Editor’s Note: the following is a guest post by Simon Wakeling, Stephen Pinfield and Peter Willett. Simon is a Lecturer in the School of Information Studies at Charles Sturt University, and Stephen and Peter are Professors at the University of Sheffield’s Information School (where Simon was also based, until his move to CSU). In collaboration with colleagues at Loughborough University they recently completed a large scale AHRC funded research project investigating open-access mega-journals.
The internet is awash with commentary. Those of us who read news services, or watch YouTube videos, or indeed engage with any form of content published online, know that scrolling down will likely reveal comments left by other consumers of that same content — sometimes only a handful, but often hundreds or even thousands. This phenomenon is the subject of much debate, particularly concerning the tone of discourse and the dangers of its manipulation. One thing that is palpably not in question is the level of commenting online.
Ask scholarly publishers about the rates of commenting on the articles they publish, however, and a very different picture emerges. Commenting functionality, which allows readers of an online article to add a comment relating to that article, visible to future readers, has been a feature of online academic publishing since its earliest days. While comparisons with the massive volume of comments on popular news and media sharing sites are obviously imperfect, there is nonetheless a widespread perception that article commenting has failed to embed itself in academic culture.
Why is this significant? Article commenting is most relevant to two related aspects of today’s scholarly publishing environment. The first is the concept of post-publication peer review (PPPR). In her Scholarly Kitchen blog on commenting in 2017, Angela Cochran argued that “post-publication peer review = online commenting”. While this might not necessarily be true for every version of PPPR (F1000 Research’s process, for example, involves invited reviewers submitting an open review after initial publication of the manuscript), it is true that some proponents of PPPR envision a model wherein the community of readers provide ongoing evaluation of the scholarly literature through comments.
This notion of a community reviewing and evaluating articles is of particular importance to open-access mega-journals (OAMJs). Such journals operate soundness-only review policies which explicitly exclude judgements of significance, novelty and interest from the decision to publish, instead accepting any work that is deemed scientifically sound. The intention, as PeerJ’s Publisher and Co-founder Peter Binfield put it, is to “let the community decide”. He explained:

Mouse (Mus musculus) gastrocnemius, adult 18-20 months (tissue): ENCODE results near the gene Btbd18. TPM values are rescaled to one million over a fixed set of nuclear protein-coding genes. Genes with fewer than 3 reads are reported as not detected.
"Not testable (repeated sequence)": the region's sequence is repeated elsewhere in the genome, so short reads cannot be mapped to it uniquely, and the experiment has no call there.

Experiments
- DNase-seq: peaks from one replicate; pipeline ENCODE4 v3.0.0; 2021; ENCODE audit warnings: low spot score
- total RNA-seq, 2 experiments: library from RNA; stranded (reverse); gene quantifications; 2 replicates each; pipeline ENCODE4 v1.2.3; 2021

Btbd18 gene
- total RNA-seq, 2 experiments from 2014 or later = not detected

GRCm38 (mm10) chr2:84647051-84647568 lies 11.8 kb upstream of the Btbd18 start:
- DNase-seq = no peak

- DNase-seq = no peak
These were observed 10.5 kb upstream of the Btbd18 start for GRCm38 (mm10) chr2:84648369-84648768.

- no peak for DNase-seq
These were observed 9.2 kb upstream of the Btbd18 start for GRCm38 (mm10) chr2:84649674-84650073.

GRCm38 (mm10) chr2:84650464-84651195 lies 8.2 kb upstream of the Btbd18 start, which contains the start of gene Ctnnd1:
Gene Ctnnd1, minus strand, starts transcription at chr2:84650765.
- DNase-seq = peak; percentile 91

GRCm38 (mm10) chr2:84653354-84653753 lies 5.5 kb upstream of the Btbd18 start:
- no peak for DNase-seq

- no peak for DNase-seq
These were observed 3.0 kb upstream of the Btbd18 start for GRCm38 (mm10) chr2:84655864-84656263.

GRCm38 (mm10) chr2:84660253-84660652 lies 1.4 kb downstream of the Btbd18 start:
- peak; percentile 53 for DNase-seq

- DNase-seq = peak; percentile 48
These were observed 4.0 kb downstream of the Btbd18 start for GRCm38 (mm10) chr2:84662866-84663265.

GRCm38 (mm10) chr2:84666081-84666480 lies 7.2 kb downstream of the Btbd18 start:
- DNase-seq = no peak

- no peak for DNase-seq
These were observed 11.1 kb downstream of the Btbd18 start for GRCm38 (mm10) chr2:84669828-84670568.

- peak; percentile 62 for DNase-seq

“If subjective filtering (on whatever criteria) has not happened ‘pre-publication’ … then clearly the community needs to apply new tools ‘post publication’ to try to provide these types of signals based on the reception of the article in the real world” (Binfield, 2013)
In practice, these “new tools” have primarily been post-publication metrics, particularly altmetrics, and article commenting. Indeed the PLOS ONE website explicitly states that its comment functionality is intended to “facilitate community evaluation and discourse around published articles”.
Despite the near consensus about the popularity (or lack thereof) of commenting on academic articles, there is surprisingly little publicly available data relating to commenting rates. We could find only two blog posts by Euan Adie, in 2008 and 2009, that examined commenting rates and the nature of comments left on articles published by BioMed Central (BMC) and PLOS ONE. He determined that only a small proportion of papers had received comments (18% of PLOS ONE articles, and just 2% of BMC articles).
To address this, as part of a team of academics from the Universities of Sheffield and Loughborough, we have recently published research into article commenting on PLOS journals. This work is based on a data set generously provided by PLOS, comprising all comments (and their supporting metadata) left on PLOS articles between 2003 (the date of the first PLOS article) and the end of 2016.
What did we find?
1. Commenting rates are low, and getting lower
Our analysis showed that since 2003, only 7.4% of articles published across all PLOS journals have been commented upon — and when comments left by publisher operated accounts are excluded, this figure drops to 5.2%. We also found that commenting rates have been declining for all journals since 2010.
2. Very few articles have multiple comments
Articles that had been commented on received on average 1.9 comments, with two thirds of these articles receiving a single comment. Just 592 articles were found to have five or more comments, that figure representing 0.3% of all published articles. The articles with the most comments were mostly found to have been the center of some controversy. The (now retracted) article with the most comments (206) refers to “the Creator”, while the apparent stimuli for comments on other articles include the alleged refusal of researchers to share underlying data, results that contradict other influential papers, and apparently serious perceived flaws in research methodology and analysis. The article with the eighth highest number of comments (46) has no reader comments whatsoever; all comments are made by the author, and correct the order of references in the article.